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Intersection of Life and Faith

Nicole C. Mullen's "Everyday People" a Cure for Music Blues

  • Jessica Robin CCM Magazine
  • 2004 11 Nov
  • COMMENTS
Nicole C. Mullen's "Everyday People" a Cure for Music Blues

Artist:  Nicole C. Mullen
Label:  Word Records

Admit it. Someone just happens to say the words “everyday people,” and the tune immediately comes to mind. Yes, the classic by Sly & The Family Stone has been around for ages, and it may seem too tired to work as an album title. But the meaning behind the words goes far beyond one song as it encapsulates what Nicole C. Mullen wants to express on her latest studio album.

Whether upbeat, calm or a full-on soaring ballad, each song communicates the hope found in Christ and deals with “everyday” concerns — from insecurity to depression to love and even death. Mullen’s signature, crystal-clear tone graces the soft notes as well as the more exuberant, often within the same song.

“I Am” is a gorgeous, worshipful selection which begins smooth and laidback, building to a powerful finish and accented with lyrics such as “I am the Rose they crucified and buried.” “Bye Bye Brianna,” written in memory of a little girl who passed away, carries a somber tone and yet concludes with sounds of celebration and the uplifting message: “I see you in the daylight.”

But the focus on other people doesn’t stop here. Also known for being socially conscious, Mullen addresses the issue of Troski slavery in Ghana in the song “Gon’ be Free.” The tribal drums and vocals that open the track with an African vibe are the perfect background for a song about a people’s cry for freedom. “Who the Son sets free is absolutely free indeed,” sings Mullen, with a chorus that begs the listener to stomp and clap.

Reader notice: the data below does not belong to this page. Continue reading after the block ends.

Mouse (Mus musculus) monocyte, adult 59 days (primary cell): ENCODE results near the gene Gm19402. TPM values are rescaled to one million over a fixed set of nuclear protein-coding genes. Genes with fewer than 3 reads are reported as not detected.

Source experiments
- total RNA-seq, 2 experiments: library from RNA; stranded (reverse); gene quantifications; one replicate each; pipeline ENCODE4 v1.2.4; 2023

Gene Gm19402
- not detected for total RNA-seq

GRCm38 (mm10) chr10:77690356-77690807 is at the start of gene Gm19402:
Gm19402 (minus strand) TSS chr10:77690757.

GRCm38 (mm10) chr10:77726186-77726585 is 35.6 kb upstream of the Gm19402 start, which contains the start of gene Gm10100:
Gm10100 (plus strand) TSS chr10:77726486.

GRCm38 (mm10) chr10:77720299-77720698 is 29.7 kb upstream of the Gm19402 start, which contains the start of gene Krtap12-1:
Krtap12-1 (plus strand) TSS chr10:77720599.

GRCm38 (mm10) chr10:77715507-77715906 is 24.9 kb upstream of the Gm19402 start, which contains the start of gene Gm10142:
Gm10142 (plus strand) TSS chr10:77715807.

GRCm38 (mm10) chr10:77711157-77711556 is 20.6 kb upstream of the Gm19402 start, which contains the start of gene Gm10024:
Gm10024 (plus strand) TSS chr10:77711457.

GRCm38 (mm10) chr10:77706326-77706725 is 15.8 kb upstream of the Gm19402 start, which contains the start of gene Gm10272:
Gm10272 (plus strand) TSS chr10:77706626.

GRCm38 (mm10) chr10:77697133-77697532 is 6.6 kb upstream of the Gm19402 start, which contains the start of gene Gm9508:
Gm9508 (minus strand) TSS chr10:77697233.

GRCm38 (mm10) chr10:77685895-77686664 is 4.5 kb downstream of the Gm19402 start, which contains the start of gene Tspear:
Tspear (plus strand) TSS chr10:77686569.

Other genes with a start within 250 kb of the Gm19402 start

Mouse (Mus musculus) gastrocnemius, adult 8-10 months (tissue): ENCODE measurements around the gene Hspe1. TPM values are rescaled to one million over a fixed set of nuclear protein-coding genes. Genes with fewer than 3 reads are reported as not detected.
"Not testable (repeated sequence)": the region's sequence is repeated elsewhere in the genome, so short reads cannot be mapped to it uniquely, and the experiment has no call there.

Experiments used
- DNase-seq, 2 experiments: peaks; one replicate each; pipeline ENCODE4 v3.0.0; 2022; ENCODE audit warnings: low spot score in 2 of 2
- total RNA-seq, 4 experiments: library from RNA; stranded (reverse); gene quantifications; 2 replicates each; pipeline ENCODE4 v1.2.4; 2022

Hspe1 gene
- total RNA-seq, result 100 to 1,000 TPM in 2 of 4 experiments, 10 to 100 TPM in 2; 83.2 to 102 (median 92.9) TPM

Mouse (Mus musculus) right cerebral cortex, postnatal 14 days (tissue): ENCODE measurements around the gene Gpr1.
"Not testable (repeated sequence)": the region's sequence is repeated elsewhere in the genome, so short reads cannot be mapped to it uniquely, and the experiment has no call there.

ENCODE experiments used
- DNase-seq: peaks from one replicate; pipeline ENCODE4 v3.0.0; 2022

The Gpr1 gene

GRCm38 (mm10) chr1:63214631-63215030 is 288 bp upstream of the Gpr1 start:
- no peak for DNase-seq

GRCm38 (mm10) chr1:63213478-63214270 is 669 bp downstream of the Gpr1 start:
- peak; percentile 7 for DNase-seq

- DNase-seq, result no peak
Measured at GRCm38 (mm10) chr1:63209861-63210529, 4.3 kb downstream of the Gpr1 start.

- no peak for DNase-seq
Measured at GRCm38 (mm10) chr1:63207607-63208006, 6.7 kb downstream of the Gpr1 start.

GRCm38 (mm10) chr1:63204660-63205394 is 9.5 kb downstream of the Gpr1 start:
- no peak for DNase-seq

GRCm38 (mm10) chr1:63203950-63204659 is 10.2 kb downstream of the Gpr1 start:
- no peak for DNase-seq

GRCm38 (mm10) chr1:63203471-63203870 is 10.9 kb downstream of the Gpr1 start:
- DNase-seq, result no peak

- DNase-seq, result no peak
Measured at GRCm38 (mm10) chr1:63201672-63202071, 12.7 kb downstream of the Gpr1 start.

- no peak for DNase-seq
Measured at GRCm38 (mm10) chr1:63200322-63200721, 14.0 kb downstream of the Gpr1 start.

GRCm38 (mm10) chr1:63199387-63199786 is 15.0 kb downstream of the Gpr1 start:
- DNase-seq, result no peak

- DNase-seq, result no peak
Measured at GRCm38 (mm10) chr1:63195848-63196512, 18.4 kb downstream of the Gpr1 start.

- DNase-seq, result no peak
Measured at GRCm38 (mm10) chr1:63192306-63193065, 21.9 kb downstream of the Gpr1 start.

“Deity” features spoken vocals as well as a tune worthy of humming along. Of course, every album needs a strong finish, and “Valorie” is all that and more. Culminating with layers of orchestration, choir vocals and the reading of Psalm 23:4, its message is turning to God for comfort during the tough times.

The production on "Everyday People" is impressive throughout all 14 tracks — even on those that try a little too hard to be pop radio hits (“Message for Ya” and “This This”). Sharing the production responsibilities with Mullen and her husband, David Mullen(VeggieTales, Carman), are Tommy Sims (CeCe Winans, Taylor Dayne), James “Big Jim” Wright (Usher, Mariah Carey), Andrew Ramsey (India.Arie, Kimberly Locke) and Shannon Sanders ("Shark Tale" soundtrack, The Temptations), who each bring varied experience and a fresh perspective to the project.

While it’s true that Mullen would sound amazing singing just about anything, she brings soul and feeling to this collection of encouraging, real-life songs.


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